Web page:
ZFS lets you send snapshots of your pool or dataset and output it to a file. You can also pipe it to other commands. This can be used to send datasets over the internet, using SSH, and receive them on a remote host. Offsite backups are a great use case for this. First, let's take a snapshot of a dataset and redirect it to a regular file. This is a local backup.

# zfs snapshot mypool/myfiles@backup
# zfs send mypool/myfiles@backup > /mnt/filesystem-backup

To restore the backup from the file, we would do something like:

# zfs receive -v mypool/myfiles < /mnt/filesystem-backup

Now let's also copy that snapshot to a remote server. This is an offsite backup.

# zfs send mypool/myfiles@backup | ssh you@remoteserver zfs receive -v otherpool/myfiles

It's also possible to do incremental data (only what's changed since the last time) when you have multiple snapshots.

# zfs send -i mypool/myfiles@backup mypool/myfiles@laterbackup | \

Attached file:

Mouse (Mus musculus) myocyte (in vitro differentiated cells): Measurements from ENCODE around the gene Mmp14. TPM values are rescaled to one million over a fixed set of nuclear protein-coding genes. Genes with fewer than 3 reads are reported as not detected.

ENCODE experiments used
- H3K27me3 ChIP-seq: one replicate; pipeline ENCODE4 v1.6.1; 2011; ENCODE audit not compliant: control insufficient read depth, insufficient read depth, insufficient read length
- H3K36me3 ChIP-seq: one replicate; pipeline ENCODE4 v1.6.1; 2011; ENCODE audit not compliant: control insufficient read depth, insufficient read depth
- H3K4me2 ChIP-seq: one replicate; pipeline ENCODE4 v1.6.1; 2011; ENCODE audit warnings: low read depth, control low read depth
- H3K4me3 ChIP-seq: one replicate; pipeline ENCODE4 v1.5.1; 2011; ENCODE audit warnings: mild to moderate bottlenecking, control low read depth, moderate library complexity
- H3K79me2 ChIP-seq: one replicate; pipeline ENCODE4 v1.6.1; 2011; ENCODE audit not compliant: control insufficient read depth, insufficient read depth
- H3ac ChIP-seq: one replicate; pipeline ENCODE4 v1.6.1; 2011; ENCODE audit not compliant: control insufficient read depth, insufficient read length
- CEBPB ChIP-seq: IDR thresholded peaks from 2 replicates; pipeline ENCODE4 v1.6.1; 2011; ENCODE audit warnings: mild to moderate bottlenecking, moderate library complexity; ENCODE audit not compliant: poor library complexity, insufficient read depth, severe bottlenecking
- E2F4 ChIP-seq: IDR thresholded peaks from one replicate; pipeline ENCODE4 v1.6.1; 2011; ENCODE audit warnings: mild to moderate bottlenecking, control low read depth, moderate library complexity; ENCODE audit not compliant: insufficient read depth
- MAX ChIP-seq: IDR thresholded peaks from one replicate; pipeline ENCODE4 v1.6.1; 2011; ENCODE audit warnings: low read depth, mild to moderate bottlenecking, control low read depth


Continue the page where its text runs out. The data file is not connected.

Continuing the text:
ssh you@remoteserver zfs receive -v otherpool/myfiles

You can get quite creative with these tools, piping them to other utilities (xz, for example) and using standard redirection techniques.

Data Integrity

One of the major selling features of ZFS is the safety it provides. All data and metadata written are checksummed to ensure that the data has not become corrupted over time. Every time data is read from a ZFS pool, the checksum is calculated and compared to the checksum that was calculated when the data was originally written. If they do not match, it means the data has become corrupted on the storage. If you have a redundant ZFS pool, the corruption will be automatically repaired and noted in the status screen. You can also initiate a manual scan of all data on the drive to check for corruption:

# zpool scrub mypool
# zpool status mypool

pool: mypool
state: ONLINE
scan: scrub in progress since Fri Nov 29 15:30:59 2013
      13.8M scanned out of 13.9M at 4.60M/s, 0h0m to go
0 repaired, 99.45% done